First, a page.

ServerAlias    example.com

        ServerAdmin [email protected]

        DocumentRoot /var/www/www.example.com/public/

        SetEnv APPLICATION_HOST production

        LogLevel error
        ErrorLog /var/www/www.example.com/private/logs/apache/error.log
        CustomLog /var/www/www.example.com/private/logs/apache/access.log common

        <FilesMatch \.php$>
            SetHandler "proxy:unix:/var/run/php-fpm/www.example.com.sock|fcgi://www.e$
        </FilesMatch>

        <Proxy fcgi://www.example.com>
            ProxySet connectiontimeout=5 timeout=240
        </Proxy>

        <Directory "/var/www/www.example.com/public/">
            Require all granted
            AllowOverride All
            Options All -Indexes
            <IfModule dir_module>
                DirectoryIndex index.html index.php
            </IfModule>
        </Directory>

        SSLEngine on

        SSLCertificateFile /etc/letsencrypt/live/www.example.com/cert.pem
        SSLCertificateKeyFile /etc/letsencrypt/live/www.example.com/privkey.pem
        SSLCertificateChainFile /etc/letsencrypt/live/www.example.com/chain.pem

        # HSTS:
        Header always set Strict-Transport-Security "max-age=63072000; includeSubdomains"
        Header always set X-Frame-Options DENY
        Header always set X-Content-Type-Options nosniff

        # Apply the Secure flag to all cookies
        Header edit Set-Cookie (?i)^(.*)(;\s*secure)??((\s*;)?(.*)) "$1; Secure$3$4"

    </VirtualHost>
</IfModule>

Restart the server for the changes to take full effect.

sudo systemctl restart httpd

Reload your web application using the https:// scheme. Information on the new SSL certificate will be available via your web browser's address bar. There are also a couple of useful online tools where you can verify the status of your SSL certificate and review the level of security that your SSL configuration provides:

To get a perfect A+ score, you should harden your SSL configuration.

Hardening

Apache's default SSL configuration can be adjusted for better security. Open Apache's main configuration SSL configuration file.

sudo nano /etc/httpd/conf.d/ssl.conf

Find the SSLProtocol and SSLCipherSuite lines and comment them out.

# SSLProtocol all -SSLv2
# SSLCipherSuite HIGH:MEDIUM:!aNULL:!MD5:!SEED:!IDEA

At the very bottom of the file, after the closing of the <VirtualHost> block, enter the following:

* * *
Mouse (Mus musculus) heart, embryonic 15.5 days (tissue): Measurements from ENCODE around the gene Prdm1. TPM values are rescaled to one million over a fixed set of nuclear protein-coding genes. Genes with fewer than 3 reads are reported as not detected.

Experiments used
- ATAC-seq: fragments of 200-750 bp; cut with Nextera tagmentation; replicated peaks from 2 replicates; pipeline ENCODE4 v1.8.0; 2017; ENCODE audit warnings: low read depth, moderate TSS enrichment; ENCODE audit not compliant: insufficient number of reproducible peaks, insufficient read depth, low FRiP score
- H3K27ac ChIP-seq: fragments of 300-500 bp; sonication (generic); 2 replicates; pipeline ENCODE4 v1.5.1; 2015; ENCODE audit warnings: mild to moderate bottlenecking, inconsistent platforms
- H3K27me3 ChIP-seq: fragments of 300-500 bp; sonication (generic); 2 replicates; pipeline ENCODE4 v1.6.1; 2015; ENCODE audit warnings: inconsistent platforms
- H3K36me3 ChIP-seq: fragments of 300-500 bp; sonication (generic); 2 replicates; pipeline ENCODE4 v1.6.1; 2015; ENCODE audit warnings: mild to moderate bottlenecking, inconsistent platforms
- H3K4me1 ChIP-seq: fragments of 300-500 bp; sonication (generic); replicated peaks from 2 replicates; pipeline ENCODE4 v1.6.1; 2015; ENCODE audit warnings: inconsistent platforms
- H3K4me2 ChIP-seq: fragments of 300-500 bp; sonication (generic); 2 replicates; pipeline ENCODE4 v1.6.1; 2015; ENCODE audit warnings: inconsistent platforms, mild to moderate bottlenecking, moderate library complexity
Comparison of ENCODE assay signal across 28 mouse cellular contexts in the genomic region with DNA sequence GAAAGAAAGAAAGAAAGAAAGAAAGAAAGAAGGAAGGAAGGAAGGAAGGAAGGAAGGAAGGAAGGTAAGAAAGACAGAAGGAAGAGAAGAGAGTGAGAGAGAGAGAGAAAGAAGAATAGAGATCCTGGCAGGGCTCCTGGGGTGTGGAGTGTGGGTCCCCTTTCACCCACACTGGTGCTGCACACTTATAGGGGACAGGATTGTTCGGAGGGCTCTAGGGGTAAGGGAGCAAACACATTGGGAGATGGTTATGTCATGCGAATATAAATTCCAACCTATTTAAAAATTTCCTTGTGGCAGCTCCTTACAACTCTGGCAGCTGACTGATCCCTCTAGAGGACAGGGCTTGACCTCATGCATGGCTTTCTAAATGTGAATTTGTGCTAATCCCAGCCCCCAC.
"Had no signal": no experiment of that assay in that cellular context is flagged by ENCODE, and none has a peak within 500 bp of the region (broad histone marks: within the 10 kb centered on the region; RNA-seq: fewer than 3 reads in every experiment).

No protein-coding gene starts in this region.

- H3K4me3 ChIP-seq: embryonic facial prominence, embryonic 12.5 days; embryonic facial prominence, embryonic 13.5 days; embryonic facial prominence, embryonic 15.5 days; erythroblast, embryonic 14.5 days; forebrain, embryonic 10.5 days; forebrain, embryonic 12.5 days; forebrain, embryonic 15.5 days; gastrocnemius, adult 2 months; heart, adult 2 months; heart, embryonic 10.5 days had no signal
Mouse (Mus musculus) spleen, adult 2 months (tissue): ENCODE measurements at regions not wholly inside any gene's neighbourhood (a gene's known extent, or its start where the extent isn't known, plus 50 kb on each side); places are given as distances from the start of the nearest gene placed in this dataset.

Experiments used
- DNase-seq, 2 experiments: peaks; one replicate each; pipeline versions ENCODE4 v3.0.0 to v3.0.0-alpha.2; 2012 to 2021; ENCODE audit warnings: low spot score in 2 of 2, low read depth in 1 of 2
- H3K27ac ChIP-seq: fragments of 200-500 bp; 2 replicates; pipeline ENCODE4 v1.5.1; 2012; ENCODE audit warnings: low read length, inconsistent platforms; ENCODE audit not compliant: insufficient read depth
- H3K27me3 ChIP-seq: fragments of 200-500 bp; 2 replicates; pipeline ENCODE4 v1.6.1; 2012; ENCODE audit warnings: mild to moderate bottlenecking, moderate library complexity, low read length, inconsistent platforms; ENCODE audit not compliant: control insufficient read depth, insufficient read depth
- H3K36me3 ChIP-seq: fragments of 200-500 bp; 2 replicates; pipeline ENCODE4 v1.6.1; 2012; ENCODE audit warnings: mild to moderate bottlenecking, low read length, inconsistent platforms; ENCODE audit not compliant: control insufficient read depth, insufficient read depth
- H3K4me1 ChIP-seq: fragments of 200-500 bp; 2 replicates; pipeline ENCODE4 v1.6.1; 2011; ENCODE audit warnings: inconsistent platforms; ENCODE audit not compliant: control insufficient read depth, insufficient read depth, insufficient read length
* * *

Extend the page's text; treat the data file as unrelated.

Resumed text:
SSLCipherSuite EECDH+AESGCM:EDH+AESGCM:AES256+EECDH:AES256+EDH
SSLProtocol All -SSLv2 -SSLv3
SSLHonorCipherOrder On

SSLCompression off 
SSLUseStapling on 
SSLStaplingCache "shmcb:logs/stapling-cache(150000)" 

# Requires Apache >= 2.4.11
#SSLSessionTickets Off

The last directive, SSLSessionTickets, is understood only by Apache >= 2.4.11. Earlier releases will fail if this directive is included in the server's configuration. Check which version of Apache you are running with the command httpd -v.

Check your configuration for syntax errors and then, if the syntax is OK, restart the Apache service.

sudo apachectl configtest
sudo systemctl restart httpd

Re-test your web application against the Qualys SSL Server Test tool. This configuration should give you a perfect A+ score. Be aware that this configuration is compatible with modern A grade browsers but not legacy clients such as Internet Explorer 6.

Auto-renewing

Let's Encrypt certificates are valid for only 90 days and can be renewed within 30 days of their expiry date. Use the following command to trigger the renew process for all installed domains.

sudo certbot renew

Any certificates that are within their renewal window will be renewed automatically. It'll be a noop for certificates that are not yet due for renewal.

Create a cron job to periodically execute this command. It is perfectly OK to run the task every day, at a time when your server is the least busy. The job should be assigned to the root user, since root privileges are required for the certbot renew command.

sudo crontab -e

The following configuration runs certbot renew every day at 1:30am, and the output is printed to a log file.

# Minute  Hour     DayOfMonth  Month  DayOfWeek  Command
# 0-59    0-23     1-31        1-12   0-6

30        1        *           *      *          /usr/bin/certbot renew >> /var/log/letsencrypt-renew.log